The aptly titled Job Satisfaction (Hoppock, 1935) defines job satisfaction as any combination of psychological, physiological, and environmental circumstances that cause a person to truthfully say that they are satisfied with a job.. Most ingredients linked to job satisfaction may have roots in elements outside of the employees’ control (such as leadership from managers and communication from company leaders), but what about the employees themselves?. While pay and benefits are not the only reason employees find satisfaction in their workplaces, research going back more than 30 years (e.g., Gerhart, 1987) shows that pay and benefits, at least according to how employees view themselves in their roles, has ranked high on lists of job satisfaction factors.. First, it is a primary responsibility of organizations to ascertain that employees are satisfied with their jobs through measurements, but also to find out the causes of dissatisfaction when employees are not feeling satisfied (McBride, 2002).. Job Satisfaction Survey (Spector, 1985) Job Description Index (Castanheira, 2014) The Minnesota Satisfaction Questionnaire (Weiss, Dawis, and England, 1967). As to why job satisfaction is so important, the Employee Job Satisfaction and Engagement Report from the Society for Human Resource Management (Lee et al., 2016) notes four benefits of making sure employees are satisfied with their work.

The definition, (used, especially before a noun, with a specifying or particularizing effect, as opposed to the indefinite or generalizing force of the indefinite article a or an): the book you gave me; Come into the house. See more.

[ stressedthee; unstressed before a consonantthuh; unstressed before a vowelthee ]SHOW IPA. / stressed ði; unstressed before a consonant ðə; unstressed before a vowel ði /PHONETIC RESPELLING. As shown above, the pronunciation of the definite article the changes, primarily depending on whether the following sound is a consonant or a vowel.. / before a consonant ðə; before a vowel ði /PHONETIC RESPELLING. (used to modify an adjective or adverb in the comparative degree and to signify “in or by that,” “on that account,” “in or by so much,” or “in some or any degree”): He's been on vacation and looks the better for it.. (used in correlative constructions to modify an adjective or adverb in the comparative degree, in one instance with relative force and in the other with demonstrative force, and signifying “by how much … by so much” or “in what degree … in that degree”): the more the merrier; The bigger they are, the harder they fall.. Dictionary.com Unabridged. Based on the Random House Unabridged Dictionary, © Random House, Inc. 2022. used with a qualifying word or phrase to indicate a particular person, object, etc, as distinct from othersask the man standing outside; give me the blue one Compare a 1. used preceding titles and certain uniquely specific or proper nouns, such as place namesthe United States; the Honourable Edward Brown; the Chairman; the moon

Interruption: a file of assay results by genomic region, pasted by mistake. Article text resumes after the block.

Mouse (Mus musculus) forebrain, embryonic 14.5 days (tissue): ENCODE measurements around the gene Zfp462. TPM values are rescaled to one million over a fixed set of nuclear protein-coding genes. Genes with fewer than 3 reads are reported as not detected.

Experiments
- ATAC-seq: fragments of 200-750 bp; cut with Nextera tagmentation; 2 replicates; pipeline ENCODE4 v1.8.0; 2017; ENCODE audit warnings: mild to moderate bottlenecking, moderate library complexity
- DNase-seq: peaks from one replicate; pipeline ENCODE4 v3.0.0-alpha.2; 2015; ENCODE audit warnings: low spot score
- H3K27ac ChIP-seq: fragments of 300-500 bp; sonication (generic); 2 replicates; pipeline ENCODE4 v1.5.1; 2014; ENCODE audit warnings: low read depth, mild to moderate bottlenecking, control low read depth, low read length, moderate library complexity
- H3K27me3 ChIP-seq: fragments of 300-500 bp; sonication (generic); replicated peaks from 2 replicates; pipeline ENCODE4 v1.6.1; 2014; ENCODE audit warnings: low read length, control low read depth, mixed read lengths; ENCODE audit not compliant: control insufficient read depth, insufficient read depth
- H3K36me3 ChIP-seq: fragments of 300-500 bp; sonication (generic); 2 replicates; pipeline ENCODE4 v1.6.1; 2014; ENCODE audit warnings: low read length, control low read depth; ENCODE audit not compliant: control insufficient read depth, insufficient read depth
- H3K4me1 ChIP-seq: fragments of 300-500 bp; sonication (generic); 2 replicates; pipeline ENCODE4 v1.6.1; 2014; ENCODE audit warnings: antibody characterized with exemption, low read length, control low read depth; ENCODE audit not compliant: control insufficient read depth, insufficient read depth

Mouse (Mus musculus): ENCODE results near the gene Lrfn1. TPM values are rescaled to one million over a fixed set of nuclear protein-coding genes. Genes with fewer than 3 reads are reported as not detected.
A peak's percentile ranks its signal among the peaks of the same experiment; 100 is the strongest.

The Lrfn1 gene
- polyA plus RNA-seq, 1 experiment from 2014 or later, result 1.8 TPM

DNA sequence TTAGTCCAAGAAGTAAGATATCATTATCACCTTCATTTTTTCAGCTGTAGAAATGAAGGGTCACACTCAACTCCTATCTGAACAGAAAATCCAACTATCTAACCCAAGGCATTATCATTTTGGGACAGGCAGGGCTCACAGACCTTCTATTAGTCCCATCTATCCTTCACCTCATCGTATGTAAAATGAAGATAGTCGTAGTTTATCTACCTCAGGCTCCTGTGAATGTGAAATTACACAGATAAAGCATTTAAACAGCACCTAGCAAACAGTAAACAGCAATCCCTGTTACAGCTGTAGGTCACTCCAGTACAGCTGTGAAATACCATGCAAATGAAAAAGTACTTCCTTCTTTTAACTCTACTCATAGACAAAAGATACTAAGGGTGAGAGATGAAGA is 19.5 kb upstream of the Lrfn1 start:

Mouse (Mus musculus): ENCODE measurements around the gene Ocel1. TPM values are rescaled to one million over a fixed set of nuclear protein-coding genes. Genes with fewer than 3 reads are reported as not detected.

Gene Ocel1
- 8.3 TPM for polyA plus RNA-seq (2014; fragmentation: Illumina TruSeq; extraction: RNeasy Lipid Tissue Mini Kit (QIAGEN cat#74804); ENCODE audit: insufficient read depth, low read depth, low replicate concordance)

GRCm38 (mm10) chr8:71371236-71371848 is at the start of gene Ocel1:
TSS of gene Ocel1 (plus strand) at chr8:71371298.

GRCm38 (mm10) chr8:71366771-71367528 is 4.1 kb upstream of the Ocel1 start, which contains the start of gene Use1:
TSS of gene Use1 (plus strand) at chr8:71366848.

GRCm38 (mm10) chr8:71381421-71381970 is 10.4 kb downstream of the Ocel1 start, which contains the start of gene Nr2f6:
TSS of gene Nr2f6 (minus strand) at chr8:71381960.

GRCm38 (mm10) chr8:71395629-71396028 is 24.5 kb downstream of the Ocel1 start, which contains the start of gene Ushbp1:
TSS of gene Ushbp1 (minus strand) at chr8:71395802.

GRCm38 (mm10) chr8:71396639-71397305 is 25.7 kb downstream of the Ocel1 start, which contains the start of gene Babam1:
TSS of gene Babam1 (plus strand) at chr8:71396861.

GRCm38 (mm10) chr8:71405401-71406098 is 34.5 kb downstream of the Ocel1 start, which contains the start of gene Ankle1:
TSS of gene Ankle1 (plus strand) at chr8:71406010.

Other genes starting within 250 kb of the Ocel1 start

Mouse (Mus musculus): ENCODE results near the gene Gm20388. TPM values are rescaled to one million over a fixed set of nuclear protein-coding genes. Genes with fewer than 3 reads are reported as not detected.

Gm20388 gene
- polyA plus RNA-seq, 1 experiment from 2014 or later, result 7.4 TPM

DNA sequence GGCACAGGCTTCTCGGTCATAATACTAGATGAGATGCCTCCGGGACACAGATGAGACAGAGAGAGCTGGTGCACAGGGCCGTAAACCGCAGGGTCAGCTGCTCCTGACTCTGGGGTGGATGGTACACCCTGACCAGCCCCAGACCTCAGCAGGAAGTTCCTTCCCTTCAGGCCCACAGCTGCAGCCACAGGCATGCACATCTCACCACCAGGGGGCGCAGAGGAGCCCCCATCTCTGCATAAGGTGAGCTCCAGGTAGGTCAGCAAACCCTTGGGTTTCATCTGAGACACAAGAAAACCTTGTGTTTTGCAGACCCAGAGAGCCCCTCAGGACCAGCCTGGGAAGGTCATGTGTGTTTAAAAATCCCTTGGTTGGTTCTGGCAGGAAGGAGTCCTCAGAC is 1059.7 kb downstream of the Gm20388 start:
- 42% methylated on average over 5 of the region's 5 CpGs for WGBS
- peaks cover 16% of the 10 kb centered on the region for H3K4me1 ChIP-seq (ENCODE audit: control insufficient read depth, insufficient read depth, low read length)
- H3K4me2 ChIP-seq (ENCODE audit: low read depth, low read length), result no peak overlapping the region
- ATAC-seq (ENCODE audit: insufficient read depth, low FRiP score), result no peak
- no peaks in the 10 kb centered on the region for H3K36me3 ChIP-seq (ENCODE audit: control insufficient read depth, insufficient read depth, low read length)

By Blake Giunta| If a perfectly loving God existed, then wouldn’t that God have made sure no one is an atheist or agnostic? After all, choosing to be in relationship with God is an impossibility for them, and as philosopher J.L. Schellenberg asks: “What loving parent would ever willingly allow th

No relationship comes from it.. Proper relationship involves loving and worshipping God, rather than one’s own sin.. Proper divine-human relationship involves seeing God as the ultimate good.. “[Possibly] God hides and thus permits … [some] nonbelief because, if He were not hidden, humans would relate to God and to their knowledge of God in presumptuous ways and the possibility of developing the inner attitudes essential to a proper relationship with Him would be ipso facto ruled out.” [“Introduction” in Divine Hiddenness: New Essays (eds) Moser & Howard-Snyder (Cambridge, 2002), 10.]. For example, a happy life in heavenly paradise could be something that someone is simply using God to obtain, while having no actual love or desire for God.. In the Christian tradition, God does not ask us to love him in order to escape punishment.. These are goods like…. There are actually very plausible scenarios and reasons for why more persons total might reject relationship if God were less hidden.. For one example, of several, there could everlastingly be more things to worship God for, ways which require God’s hiddenness.. Greater goods around the world ultimately obtain with God’s existence being unclear to some non-believers.. This is relevant because, this process of making free moral decisions, and freely forming our own character as a result, is a great good.. Consider that the seeking of God, as the highest good, would itself be a great good.. • Is truly non-resistant,. • Would enter into a proper relationship upon coming to belief,. • Would stay in proper relationship,. • Whose entering into proper relationship would bring more relationship goods total among all free agents (better total number and quality ratio), or more broadly…. • Whose entering into proper relationship would bring more goods total.